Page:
What exactly is PMI and how can I get rid of it?(Go to list of questions) PMI is short for for Private Mortgage Insurance. PMI takes care of the lender in case a borrower is unable to pay on the loan and the market price of the home is less than the loan balance. Once you reach the point where your home's equity plus the amount you've paid is at least 20% of your loan balance, you can have your PMI dropped.
Does the appraiser need anything from the homeowner in advance?(Go to list of questions) We begin with an inspection of the home. What this entails is the appraiser, after setting up an appointment, personally going through the home - recording the layout of the rooms, taking photos and documenting the general condition of its features. Inside, make sure it is clutter free and that we can get to things like furnaces and water heaters. In the yard, trim any landscaping so we can be free to get an accurate measurement of outside walls.
To help speed things along as well as ensure a more accurate report, try if possible to have the following items:
How does an appraiser define "Market Value"?(Go to list of questions) In real estate appraising, Market Value (as opposed to Fair Market Value) is commonly defined as:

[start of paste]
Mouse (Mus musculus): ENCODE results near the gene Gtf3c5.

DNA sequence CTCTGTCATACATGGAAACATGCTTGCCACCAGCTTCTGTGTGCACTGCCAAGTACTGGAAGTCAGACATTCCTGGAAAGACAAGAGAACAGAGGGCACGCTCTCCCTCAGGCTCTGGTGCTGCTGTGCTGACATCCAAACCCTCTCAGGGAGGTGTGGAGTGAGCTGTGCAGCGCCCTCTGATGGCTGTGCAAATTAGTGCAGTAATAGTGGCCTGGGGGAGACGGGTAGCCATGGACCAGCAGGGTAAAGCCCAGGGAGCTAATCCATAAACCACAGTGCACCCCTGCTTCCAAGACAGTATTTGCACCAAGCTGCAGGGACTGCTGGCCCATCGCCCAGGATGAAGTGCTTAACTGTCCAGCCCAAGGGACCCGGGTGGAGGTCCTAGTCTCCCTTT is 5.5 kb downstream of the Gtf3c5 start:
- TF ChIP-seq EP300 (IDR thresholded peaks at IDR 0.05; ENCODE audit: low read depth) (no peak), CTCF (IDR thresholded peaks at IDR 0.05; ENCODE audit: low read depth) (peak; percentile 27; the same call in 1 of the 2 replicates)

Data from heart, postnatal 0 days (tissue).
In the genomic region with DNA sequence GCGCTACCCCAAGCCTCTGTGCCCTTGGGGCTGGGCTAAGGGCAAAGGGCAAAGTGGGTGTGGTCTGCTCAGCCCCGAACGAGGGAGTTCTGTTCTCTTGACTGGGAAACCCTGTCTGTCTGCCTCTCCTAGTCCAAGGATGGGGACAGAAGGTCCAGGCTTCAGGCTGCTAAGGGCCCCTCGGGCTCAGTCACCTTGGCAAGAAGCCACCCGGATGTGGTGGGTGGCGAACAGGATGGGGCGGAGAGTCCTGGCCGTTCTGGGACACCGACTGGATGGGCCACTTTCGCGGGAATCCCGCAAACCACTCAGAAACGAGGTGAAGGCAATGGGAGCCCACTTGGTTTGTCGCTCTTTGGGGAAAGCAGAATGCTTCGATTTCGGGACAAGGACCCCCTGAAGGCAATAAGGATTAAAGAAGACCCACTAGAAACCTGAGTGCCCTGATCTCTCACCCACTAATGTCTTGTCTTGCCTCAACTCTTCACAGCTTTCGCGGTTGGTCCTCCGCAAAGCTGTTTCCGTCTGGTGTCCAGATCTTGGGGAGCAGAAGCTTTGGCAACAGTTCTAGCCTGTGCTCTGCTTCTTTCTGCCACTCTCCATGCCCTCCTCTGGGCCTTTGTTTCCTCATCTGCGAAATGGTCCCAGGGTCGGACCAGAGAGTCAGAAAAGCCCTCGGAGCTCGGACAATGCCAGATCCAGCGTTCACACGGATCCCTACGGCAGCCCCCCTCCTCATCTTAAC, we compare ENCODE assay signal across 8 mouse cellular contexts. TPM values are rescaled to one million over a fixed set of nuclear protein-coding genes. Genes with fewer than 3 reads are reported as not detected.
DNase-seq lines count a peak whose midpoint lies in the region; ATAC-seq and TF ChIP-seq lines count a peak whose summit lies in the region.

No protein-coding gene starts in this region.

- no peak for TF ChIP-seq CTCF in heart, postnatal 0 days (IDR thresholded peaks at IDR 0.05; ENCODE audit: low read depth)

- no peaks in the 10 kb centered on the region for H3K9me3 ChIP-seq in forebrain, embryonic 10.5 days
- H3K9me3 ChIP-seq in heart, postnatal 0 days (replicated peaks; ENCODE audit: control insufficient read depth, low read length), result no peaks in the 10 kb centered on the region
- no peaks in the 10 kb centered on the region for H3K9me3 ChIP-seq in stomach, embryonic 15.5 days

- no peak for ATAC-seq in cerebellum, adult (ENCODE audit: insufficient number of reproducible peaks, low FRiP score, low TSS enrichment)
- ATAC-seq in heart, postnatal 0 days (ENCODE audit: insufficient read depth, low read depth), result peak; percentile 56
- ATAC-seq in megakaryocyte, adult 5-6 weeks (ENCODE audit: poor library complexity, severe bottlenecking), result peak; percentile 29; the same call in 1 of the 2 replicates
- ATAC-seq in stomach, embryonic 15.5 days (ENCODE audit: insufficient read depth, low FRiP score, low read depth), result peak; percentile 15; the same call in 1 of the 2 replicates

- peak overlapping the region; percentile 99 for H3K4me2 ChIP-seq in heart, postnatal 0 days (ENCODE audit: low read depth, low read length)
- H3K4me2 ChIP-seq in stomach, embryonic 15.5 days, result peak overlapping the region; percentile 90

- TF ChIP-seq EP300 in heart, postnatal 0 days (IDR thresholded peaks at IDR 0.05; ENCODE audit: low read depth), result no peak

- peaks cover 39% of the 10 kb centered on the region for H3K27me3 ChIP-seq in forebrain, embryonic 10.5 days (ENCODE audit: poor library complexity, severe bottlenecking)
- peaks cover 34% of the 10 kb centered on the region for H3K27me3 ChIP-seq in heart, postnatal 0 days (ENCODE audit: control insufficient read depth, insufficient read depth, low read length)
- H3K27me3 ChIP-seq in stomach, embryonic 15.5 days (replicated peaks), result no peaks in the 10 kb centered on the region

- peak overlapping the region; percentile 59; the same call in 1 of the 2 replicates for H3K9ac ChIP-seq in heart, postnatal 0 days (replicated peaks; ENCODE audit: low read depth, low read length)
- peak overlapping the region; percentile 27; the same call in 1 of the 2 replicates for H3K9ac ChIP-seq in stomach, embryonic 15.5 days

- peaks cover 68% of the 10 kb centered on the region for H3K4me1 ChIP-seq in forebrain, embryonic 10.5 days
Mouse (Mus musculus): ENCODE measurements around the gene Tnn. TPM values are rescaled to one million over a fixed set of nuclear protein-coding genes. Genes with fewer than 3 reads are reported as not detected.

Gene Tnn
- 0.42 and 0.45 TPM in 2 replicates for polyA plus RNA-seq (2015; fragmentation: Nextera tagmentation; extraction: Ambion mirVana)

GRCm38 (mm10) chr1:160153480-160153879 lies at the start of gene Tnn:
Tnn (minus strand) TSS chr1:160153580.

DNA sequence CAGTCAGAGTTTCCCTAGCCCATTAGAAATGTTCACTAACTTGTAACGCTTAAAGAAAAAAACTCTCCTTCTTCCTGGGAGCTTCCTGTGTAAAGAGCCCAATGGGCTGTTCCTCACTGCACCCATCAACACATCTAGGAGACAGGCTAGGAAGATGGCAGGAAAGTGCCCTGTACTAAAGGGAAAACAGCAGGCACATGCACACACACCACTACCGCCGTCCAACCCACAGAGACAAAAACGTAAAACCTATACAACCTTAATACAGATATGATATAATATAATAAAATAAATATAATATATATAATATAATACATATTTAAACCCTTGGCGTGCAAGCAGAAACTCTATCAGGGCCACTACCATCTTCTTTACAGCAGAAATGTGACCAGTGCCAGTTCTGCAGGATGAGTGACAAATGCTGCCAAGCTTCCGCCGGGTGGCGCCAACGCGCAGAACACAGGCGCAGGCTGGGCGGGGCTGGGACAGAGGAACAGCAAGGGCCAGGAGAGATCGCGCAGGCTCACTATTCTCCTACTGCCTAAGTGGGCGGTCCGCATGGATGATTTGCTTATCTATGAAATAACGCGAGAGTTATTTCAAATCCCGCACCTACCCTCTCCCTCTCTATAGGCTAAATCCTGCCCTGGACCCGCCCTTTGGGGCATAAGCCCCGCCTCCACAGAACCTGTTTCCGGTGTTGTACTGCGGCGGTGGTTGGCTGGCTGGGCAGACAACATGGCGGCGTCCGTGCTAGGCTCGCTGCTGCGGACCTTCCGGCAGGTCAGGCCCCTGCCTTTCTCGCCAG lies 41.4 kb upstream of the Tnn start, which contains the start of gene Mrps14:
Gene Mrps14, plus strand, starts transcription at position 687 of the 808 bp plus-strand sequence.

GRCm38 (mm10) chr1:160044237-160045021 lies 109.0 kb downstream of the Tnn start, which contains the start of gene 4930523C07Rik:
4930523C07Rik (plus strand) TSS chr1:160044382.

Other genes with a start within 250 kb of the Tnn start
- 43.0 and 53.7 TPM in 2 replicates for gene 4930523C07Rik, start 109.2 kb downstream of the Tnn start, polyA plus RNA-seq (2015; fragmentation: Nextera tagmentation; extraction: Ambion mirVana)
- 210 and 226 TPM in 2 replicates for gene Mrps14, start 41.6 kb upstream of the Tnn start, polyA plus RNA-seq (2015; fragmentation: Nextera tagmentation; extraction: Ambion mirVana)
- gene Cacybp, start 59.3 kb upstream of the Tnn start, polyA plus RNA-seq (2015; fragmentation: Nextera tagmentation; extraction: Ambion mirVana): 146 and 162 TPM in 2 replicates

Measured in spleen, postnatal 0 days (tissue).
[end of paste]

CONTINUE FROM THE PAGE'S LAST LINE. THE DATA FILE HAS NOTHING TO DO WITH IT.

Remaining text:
Does the appraisal belong to the bank or the consumer?(Go to list of questions) For mortgage transactions, the lender orders the appraisal, either directly or through a third party. Even though it's the buyer that eventually pays for the report, the lender is the intended user. The buyer is entitled to a copy of the appraisal - it's usually included with all the other closing documents - but is not entitled to use the report for any other purpose without permission from the lender.
This rule doesn't apply when a home owner engages an appraiser directly. In these scenarios, the appraiser may state how the appraisal can be used; for PMI removal, or estate planning or tax challenges, for example. If not noted otherwise, the home owner can do whatever they want with the appraisal.
I want to get more for my house. Where should I spend money renovating?(Go to list of questions) This really depends on where the home is. For example, if you live in a cold region, insulated windows can be a real plus. But they aren't as attractive in a warm-weather climate.
No matter where you go, however, renovating a kitchen is almost always a safe investment. One recent study revealed that putting $20,000 into a kitchen remodel would add about $17,500 to the value of the home - or about an 88% return on investment. Bathrooms are right up there with kitchens, yielding 85%. Adding bedrooms and baths can also increase the value of your home as long as your home doesn't then become an oddball for your neighborhood in terms of size.